I’d been to the Cal Academy in San Francisco once or twice before, but it was about a decade ago, and I didn’t remember much other than a bunch of fish. So I went into this expecting your basic natural history museum experience, which after a year of examining natural history museums I can boil down to two elements: stuffed animals and rocks.
I got half of that. They do have a hall of dead stuffed mammals – with, bonus, live penguins. But rocks were sorely lacking. There was a dinosaur in the entrance hall and an exhibit on climate change, but basically, this is a museum about biology. Which is fine. I like biology. In fact, it’s my favorite. But I was disappointed they didn’t have a broader reach.
Oh, and there’s a planetarium, but since you have to pick up special passes that run out if you want to see a planetarium show, I don’t think it really counts. And actually I didn’t even know I was entitled to one of those tickets until just now, when I read it on the website – I assumed they cost extra. Nice job with the communications, Cal Academy.
This looks how I always imagined the moon would look if it weren’t lame and dusty and gray:
But it’s not some kind of futuristic outer space pod station thing, it’s the roof of the museum. The Cal Academy has gotten a lot of attention for their “living roof” with native plants – unlike the imported European grasses that cover California’s hillsides, these don’t turn brown in summer. The domes cover the planetarium and the rainforest exhibit, and the hatches can be raised for ventilation. Read about some of the building’s green features in this cool graphic from Wired. The roof was my favorite part of the museum – I made a second stop up there before we left.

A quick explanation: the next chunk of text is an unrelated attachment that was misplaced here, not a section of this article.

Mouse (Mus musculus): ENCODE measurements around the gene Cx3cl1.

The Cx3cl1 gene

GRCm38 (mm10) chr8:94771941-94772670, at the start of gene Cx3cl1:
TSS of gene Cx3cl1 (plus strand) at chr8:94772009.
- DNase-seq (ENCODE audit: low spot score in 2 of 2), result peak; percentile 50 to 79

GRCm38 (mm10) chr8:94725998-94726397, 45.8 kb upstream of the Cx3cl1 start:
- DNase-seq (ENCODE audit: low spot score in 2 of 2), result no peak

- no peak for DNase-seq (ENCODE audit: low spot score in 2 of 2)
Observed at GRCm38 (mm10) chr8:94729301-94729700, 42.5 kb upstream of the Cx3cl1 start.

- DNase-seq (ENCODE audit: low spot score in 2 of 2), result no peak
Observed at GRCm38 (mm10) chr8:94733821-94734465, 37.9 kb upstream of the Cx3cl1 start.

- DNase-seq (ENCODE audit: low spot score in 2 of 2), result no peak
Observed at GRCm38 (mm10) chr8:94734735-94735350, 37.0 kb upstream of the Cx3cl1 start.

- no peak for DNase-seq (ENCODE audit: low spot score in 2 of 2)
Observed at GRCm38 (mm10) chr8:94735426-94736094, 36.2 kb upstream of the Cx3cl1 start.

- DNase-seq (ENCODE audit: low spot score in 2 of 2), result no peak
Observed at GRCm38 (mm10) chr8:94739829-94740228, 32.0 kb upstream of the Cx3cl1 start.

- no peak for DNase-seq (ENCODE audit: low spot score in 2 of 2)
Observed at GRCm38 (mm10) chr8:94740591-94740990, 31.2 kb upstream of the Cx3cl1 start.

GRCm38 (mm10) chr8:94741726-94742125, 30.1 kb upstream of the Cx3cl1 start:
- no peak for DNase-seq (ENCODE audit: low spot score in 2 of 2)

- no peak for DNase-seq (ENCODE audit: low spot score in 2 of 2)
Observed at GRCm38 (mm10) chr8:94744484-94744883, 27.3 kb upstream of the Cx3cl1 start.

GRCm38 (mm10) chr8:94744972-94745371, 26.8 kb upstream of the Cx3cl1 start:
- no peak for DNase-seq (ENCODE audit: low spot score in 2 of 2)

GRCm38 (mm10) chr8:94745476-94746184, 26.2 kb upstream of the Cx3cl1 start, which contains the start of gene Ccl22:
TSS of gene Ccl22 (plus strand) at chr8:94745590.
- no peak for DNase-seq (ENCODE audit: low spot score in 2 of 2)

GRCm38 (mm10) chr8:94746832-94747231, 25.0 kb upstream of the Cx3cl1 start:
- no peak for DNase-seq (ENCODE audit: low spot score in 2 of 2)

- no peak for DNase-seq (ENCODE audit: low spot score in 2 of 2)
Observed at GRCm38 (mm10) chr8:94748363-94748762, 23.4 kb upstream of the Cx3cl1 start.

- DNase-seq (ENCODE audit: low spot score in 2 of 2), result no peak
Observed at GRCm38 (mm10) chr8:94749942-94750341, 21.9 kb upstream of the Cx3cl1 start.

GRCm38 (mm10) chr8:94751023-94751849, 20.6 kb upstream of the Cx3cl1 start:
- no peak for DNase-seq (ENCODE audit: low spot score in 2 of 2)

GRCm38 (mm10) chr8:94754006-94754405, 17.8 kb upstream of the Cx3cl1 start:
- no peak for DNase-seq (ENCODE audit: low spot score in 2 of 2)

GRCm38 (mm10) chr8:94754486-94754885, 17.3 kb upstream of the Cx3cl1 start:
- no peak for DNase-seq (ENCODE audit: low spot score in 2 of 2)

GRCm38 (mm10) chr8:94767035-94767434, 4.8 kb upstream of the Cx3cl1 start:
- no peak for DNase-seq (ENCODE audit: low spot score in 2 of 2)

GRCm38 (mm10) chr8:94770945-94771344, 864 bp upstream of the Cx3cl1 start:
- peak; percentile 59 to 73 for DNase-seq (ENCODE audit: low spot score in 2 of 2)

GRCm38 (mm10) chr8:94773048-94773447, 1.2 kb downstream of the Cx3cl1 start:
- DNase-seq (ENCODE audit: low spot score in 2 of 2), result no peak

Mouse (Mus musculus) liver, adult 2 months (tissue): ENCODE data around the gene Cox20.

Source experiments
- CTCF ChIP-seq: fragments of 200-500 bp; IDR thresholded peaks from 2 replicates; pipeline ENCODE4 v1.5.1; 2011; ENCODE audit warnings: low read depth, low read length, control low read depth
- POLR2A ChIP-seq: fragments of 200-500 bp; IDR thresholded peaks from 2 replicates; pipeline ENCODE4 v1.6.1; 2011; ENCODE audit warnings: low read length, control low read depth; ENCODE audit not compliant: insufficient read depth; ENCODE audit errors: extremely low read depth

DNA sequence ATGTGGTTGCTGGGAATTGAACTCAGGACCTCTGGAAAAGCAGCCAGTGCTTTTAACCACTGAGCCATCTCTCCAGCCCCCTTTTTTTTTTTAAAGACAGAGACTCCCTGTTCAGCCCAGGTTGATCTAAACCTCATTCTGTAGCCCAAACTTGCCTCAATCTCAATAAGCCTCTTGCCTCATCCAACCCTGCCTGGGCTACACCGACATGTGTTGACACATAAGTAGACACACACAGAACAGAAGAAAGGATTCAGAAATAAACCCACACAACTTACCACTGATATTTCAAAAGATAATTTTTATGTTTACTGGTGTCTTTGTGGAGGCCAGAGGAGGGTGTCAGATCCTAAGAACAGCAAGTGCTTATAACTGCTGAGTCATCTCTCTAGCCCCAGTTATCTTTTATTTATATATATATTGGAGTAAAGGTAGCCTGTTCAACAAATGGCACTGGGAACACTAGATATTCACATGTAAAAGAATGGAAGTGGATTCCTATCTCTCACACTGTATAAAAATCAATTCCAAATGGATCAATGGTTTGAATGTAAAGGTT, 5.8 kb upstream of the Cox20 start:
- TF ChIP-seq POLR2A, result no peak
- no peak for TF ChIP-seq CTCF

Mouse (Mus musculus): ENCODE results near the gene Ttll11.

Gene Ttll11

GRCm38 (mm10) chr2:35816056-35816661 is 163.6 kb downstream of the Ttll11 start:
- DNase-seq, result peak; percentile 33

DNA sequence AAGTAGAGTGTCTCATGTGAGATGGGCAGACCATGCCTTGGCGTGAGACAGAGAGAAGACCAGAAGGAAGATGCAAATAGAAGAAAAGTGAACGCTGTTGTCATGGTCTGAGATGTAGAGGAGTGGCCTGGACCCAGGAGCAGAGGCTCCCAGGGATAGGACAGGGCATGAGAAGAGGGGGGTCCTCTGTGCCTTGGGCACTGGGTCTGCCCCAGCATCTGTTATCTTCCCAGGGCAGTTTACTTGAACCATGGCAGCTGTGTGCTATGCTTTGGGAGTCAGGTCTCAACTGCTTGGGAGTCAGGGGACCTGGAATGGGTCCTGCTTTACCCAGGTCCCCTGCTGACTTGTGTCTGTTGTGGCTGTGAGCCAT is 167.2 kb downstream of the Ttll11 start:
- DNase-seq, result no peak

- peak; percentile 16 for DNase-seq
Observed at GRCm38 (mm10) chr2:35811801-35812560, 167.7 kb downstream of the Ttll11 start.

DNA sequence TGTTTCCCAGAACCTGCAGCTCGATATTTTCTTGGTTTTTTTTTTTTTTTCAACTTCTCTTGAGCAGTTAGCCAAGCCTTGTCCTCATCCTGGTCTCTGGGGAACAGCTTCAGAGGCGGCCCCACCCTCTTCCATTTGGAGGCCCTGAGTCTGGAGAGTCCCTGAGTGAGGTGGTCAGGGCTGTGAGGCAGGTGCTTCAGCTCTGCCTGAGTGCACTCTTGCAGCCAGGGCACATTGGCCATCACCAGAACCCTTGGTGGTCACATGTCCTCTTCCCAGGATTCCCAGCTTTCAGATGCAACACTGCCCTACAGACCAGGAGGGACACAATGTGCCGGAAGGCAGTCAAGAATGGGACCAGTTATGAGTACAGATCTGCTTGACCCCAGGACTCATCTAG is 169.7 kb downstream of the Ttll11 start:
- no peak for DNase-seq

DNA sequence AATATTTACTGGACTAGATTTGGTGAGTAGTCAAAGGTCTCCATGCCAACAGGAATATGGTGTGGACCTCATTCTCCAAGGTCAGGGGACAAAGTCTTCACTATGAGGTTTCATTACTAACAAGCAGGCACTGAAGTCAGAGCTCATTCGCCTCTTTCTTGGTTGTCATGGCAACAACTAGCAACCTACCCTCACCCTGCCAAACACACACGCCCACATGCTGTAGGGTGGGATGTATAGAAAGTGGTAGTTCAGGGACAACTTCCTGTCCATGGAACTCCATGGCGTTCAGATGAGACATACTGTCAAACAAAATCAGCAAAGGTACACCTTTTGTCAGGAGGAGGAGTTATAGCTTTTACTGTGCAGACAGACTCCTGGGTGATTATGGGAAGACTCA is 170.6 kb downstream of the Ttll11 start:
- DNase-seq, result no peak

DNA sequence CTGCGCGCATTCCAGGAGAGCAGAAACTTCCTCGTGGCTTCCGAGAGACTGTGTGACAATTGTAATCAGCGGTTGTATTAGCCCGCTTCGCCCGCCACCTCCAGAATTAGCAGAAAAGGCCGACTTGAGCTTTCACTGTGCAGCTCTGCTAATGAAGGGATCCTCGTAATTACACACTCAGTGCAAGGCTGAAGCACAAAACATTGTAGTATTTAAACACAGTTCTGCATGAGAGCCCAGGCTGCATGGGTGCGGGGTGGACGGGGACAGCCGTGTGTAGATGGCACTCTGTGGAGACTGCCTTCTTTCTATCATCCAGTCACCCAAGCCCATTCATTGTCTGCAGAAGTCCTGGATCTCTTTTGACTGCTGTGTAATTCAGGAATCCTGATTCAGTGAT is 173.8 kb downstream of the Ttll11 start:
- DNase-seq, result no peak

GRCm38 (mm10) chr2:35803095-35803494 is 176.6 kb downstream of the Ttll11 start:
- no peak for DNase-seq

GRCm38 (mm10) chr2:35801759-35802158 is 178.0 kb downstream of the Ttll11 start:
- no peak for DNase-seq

So here’s what it looks like underneath one of those domes:
That’s a rainforest in a globe. You have to go through multiple doors, like an airlock, to make darn sure you’re not releasing any of the rainforest denizens into the California environment. Inside are trees, vines, lots of cute chirpy birds, a macaw, butterflies, bromeliads, and fish. When you’re done winding your way up through the ramps in the rainforest, you take an elevator down below the floor, to the basement aquarium – including the fish you were looking down on moments before:
Several of the aquaria are open at the top, so from the ground level, you can also look down on a coral reef and an aquarium that represents the California coast.
In honor of the holiday (this was December 20th) there were several special displays – a little portable planetarium with a show about the northern lights, some stuffed polar animals, and these two bored-looking reindeer:
You’ll be glad to know the reindeer poop was being used to fertilize the plants in nearby Rhododendron Dell. The museum sits in the middle of Golden Gate Park.
So, I enjoyed it. Particularly the roof. But I was shocked by the $30 ticket price, the highest I’ve paid in my museum tourist expeditions. Of course, I’m spoiled by the Smithsonian, where admission is free. At the American Museum of Natural History in New York, you can pay $32 for admission and all the extras – special exhibits, like the butterflies, IMAX movies, and so on. But you also had the option of paying $16 (or less – it’s a suggested donation) to see the permanent exhibitions, which includes tons of rocks, dinosaurs, and other amazing stuff.
And in any case, I do wish they’d mentioned that my ticket covered a planetarium show. Apparently I’m still irritated about that.
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